Metal braces, also called metal plates, are designed to attach metal items to the surface of your body.
These braces, which are used to support the weight of a metal object, are often used in cases of a person being crushed by a heavy object.
While metal braces are used in the home, they’re not recommended for use in the workplace, such as in a workplace accident.
However, they are still commonly used in workplace injuries and are widely used to prevent falls.
Here are some tips for protecting yourself when wearing metal braces:1.
Wear a protective mask2.
Avoid wearing metal bracelets3.
Wear metal bracelet holders or clips to prevent slipping4.
Never leave metal braceplates or clips unattended in your workspace5.
Never put metal brace plates or clips on the ground or a seat of your chair or vehicle, or in the path of a vehicle6.
Wear gloves when handling metal braceplate or clip items.
They can be dangerous when wet7.
Wear safety goggles when handling or putting metal brace items in a vehicle or on the workbench.
They protect your eyes and mouth.8.
Use metal plates when using the restroom, shower, or bath to keep metal objects out of the body9.
Keep metal brace components away from children, pets, and pets.
If you see any metal objects or objects with a metal plate attached, call 911 immediately.
The U.S. Occupational Safety and Health Administration (OSHA) requires employers to provide safety training to their employees and to report to OSHA if metal brace accessories are found.
Follow these tips to protect yourself and your workplace:1 .
Never put a metal piece on a metal surface or use a metal bracelet that has a metal attachment on a metallic surface2.
Wear clothing that will not allow you to see the metal brace or metal brace clips3.
Never use a heavy metal tool to remove a metal brace from a metal item4.
Avoid contact with metal objects.
If a metal component is found on a surface, make sure that no other objects or items are in contact with it.5.
Wear protective clothing to protect against metal objects and metal objects being used as weapons.6.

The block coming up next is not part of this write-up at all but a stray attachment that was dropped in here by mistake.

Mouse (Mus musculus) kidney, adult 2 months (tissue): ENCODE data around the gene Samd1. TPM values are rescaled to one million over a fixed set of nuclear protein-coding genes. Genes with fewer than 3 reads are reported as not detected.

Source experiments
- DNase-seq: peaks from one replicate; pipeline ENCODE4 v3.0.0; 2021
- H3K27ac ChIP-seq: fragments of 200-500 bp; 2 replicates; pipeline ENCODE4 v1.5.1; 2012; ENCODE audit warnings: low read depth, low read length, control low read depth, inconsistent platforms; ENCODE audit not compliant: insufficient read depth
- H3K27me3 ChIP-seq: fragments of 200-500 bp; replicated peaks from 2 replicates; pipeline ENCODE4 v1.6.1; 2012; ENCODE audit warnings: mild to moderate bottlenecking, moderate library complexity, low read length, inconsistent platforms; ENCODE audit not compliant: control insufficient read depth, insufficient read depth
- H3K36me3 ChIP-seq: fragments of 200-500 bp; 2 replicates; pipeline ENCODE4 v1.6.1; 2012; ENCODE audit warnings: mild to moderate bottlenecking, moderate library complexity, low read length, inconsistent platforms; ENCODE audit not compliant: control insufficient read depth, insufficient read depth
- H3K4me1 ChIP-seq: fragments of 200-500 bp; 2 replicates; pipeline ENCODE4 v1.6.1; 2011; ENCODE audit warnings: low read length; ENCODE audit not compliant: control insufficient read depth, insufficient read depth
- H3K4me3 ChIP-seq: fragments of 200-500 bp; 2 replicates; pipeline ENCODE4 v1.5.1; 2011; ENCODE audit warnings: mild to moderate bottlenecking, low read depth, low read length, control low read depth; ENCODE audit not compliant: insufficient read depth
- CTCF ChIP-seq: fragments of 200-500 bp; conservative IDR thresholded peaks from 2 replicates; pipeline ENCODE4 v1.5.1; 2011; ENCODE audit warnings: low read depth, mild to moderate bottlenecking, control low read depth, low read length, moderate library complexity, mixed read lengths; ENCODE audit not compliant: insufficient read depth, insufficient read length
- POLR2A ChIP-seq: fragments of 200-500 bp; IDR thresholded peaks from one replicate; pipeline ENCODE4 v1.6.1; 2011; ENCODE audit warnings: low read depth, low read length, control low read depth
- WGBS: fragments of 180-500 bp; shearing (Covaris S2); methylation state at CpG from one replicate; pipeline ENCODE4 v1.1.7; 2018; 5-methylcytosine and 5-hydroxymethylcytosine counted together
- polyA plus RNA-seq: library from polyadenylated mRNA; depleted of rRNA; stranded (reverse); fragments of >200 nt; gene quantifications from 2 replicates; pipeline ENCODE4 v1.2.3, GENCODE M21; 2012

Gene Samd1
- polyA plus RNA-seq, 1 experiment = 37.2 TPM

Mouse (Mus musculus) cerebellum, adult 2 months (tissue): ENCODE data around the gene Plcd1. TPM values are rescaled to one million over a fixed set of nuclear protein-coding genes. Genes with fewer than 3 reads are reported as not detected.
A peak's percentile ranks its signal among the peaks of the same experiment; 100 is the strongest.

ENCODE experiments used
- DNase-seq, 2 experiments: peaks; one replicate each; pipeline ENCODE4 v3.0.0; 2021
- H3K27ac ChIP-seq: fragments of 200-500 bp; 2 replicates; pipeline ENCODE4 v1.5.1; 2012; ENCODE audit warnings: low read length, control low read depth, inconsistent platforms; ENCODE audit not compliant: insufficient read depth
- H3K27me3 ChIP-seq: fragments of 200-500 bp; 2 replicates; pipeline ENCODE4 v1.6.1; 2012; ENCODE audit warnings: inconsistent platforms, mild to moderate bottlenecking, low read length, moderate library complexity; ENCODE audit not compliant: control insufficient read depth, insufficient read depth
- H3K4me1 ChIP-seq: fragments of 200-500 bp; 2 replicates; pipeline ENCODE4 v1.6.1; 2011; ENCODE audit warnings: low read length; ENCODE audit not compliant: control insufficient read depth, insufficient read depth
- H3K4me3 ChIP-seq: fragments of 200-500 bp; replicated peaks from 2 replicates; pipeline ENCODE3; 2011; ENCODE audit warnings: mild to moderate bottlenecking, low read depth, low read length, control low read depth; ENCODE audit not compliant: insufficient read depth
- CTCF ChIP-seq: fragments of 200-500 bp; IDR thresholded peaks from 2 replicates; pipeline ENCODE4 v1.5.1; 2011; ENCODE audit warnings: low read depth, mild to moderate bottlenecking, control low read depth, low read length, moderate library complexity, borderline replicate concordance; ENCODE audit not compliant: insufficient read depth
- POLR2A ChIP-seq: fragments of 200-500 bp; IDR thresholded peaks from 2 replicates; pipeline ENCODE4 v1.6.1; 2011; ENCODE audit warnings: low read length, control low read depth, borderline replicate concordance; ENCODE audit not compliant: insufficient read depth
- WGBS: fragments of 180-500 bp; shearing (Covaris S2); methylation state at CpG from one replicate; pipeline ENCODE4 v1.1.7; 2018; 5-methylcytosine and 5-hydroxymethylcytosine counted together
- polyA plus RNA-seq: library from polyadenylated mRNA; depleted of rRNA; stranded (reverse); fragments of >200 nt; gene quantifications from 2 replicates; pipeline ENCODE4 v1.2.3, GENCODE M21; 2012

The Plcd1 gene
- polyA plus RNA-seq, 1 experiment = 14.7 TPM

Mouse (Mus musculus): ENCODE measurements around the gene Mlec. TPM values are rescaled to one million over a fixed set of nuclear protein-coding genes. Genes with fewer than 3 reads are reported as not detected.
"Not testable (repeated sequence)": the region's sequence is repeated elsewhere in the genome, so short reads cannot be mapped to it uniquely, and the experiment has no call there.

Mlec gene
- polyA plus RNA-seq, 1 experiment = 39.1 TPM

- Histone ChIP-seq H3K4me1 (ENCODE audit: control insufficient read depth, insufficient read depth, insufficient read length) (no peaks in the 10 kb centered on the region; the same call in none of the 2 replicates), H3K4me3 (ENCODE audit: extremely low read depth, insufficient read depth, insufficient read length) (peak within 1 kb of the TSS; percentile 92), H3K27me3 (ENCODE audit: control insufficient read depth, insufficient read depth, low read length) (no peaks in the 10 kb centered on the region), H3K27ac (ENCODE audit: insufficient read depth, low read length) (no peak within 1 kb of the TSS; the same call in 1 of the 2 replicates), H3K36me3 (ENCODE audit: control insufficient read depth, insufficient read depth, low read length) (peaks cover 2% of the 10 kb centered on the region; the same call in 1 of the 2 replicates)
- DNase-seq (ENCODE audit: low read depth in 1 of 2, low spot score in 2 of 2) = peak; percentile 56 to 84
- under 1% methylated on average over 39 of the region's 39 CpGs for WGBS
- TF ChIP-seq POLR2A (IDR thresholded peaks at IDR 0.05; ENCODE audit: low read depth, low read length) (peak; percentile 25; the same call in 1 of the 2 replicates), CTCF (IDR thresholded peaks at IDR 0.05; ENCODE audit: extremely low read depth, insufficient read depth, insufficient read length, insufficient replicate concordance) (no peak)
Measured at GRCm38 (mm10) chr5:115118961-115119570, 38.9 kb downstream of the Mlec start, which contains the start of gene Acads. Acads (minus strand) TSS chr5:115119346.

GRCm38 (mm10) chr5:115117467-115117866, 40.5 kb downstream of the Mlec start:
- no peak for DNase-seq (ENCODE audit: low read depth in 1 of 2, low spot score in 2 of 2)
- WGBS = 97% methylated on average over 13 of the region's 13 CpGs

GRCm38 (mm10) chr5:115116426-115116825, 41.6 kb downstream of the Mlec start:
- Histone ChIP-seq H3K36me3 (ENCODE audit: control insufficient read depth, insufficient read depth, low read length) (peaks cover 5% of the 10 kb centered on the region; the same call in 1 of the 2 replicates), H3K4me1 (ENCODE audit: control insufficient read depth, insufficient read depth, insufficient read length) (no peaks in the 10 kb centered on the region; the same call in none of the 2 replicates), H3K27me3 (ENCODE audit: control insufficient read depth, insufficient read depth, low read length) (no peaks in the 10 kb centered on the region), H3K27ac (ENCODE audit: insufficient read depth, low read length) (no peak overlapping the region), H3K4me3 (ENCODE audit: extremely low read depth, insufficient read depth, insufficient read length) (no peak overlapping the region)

Avoid metal brace clipping when you are using a metal clamp in the body, such the eye or mouth.7.
If metal braces have a metal rod attached to them, wear a helmet or face shield when removing metal braces.8,9.
Wear rubber gloves when removing brace pieces or clips from metal objects, such a metal seat of a car, or a metal tool or tool that has metal parts.10.
Avoid any object that could fall on your head, including metal brace pieces and clips, metal objects that could be thrown on the floor or other metal objects11.
Wear eye and mouth protection when removing or placing metal items or objects.
Avoid putting metal items in your mouth or nose.
If your mouth is swollen, it may become irritated if you swallow metal items.
If the swelling is severe, call an emergency room.12.
Wear personal protective equipment (PPE) when handling metals and metal parts that may fall on you or your workplace.
For more information, go to www.osha.gov/Safety/SafetyTraining/PPE.13.
Wear earplugs or goggles when removing, placing, or placing objects on metal objects to protect your ears and the surrounding area.14.
Wear latex gloves when placing or removing metal objects because latex can be a choking hazard.15.
Wear face shields or goggles while removing or putting objects on objects, including heavy metal items, metal parts, or metal objects with metal attachments, such metal braces and clips.16.
Wear protection to protect a metal or metal part if a metal part is removed from a workplace site, such for removal from a bathroom sink or sink drain, a sink, or other surface.17.
Use an appropriate and appropriate respirator when working in a facility that is covered by OSHA’s occupational safety and health program.18.
Never work with metal components that are not attached to metal objects unless they are properly secured and secured securely.19.
Never expose yourself to a metal hazard in your workplace or anywhere else in your home.
This includes working with metal tools, metal items that are held in place by metal braces or clips, or heavy metal objects on surfaces.
For more information about occupational safety, visit www.OSHSA.gov.